The report describes three hypothetical clients: an executive and spouse with $4.5 million who are transitioning into retirement and want to maintain a wealth level of at least $3 million; a just-retired couple, both age 67, with $2.75 million, who have no specific bequest motive and want to prepare for long-term care contingencies; a 45-year-old with $940,000 in investments and a $250,000 mortgage on a $300,000 home.
The EDHEC team approached each case by dividing the client’s assets into a personal bucket (home and ready cash), a market bucket (liquid investments), and an aspirational bucket of long-term illiquid assets. They also listed each client’s goals, noted the time-horizon for the achievement of those goals, and calculated the probability of achieving those goals with existing assets.
The complexity of the solutions to these cases suggests that it would be hard to mass-produce them. The EDHEC team admits that it would be impractical for information systems to devise a custom solution for every client. They are not the first to observe that while it might be relatively easy to mass-customize client’s investment strategies using existing theories, it will be harder to scale solutions that enable clients, or identifiable types of clients, to achieve individualized goals.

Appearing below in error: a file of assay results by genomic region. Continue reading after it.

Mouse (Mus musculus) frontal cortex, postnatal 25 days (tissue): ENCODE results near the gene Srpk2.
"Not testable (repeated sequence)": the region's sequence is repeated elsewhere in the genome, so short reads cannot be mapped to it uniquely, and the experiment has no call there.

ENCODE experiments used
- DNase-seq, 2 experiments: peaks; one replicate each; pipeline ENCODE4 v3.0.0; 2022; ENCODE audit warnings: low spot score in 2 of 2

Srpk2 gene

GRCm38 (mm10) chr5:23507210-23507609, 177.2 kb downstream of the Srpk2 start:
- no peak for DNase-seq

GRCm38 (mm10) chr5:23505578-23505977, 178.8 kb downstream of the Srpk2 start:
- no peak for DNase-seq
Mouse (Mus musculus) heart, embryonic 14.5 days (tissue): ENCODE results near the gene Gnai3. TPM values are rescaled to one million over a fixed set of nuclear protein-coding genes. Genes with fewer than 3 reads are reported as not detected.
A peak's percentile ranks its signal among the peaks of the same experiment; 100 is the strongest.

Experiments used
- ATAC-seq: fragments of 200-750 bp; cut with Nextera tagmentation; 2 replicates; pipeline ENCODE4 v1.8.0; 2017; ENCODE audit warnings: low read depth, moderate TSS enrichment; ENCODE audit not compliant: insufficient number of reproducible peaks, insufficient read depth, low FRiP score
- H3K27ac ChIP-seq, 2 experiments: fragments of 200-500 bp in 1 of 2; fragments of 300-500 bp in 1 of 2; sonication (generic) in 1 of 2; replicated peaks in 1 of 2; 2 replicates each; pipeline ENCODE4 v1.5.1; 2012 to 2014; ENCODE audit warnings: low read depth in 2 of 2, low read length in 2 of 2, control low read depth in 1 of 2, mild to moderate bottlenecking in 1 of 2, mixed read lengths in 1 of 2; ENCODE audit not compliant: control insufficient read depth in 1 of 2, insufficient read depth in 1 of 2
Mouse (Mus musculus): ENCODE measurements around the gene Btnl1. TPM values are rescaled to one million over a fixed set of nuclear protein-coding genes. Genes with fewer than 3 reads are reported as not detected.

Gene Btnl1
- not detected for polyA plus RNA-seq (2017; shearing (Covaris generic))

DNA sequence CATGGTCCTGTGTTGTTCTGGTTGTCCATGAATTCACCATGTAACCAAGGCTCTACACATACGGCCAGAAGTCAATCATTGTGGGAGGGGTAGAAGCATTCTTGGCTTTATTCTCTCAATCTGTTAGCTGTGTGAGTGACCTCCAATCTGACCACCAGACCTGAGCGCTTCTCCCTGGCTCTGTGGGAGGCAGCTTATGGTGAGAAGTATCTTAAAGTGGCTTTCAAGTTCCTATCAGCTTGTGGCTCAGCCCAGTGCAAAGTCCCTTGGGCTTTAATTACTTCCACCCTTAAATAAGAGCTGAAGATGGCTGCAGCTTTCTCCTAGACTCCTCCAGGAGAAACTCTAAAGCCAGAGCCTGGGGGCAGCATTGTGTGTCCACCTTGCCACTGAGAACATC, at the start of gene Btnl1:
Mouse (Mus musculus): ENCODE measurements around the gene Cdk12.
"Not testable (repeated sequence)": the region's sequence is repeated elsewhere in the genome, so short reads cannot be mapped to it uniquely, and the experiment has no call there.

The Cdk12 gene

To even come close to managing the risks that endanger those goals, the solutions will have to be highly dynamic. That will require new and faster fintech, which Martellini et al describe as “an information technology system that can effectively process and update the key inputs of the framework at each point in time for each investor.” Stay tuned.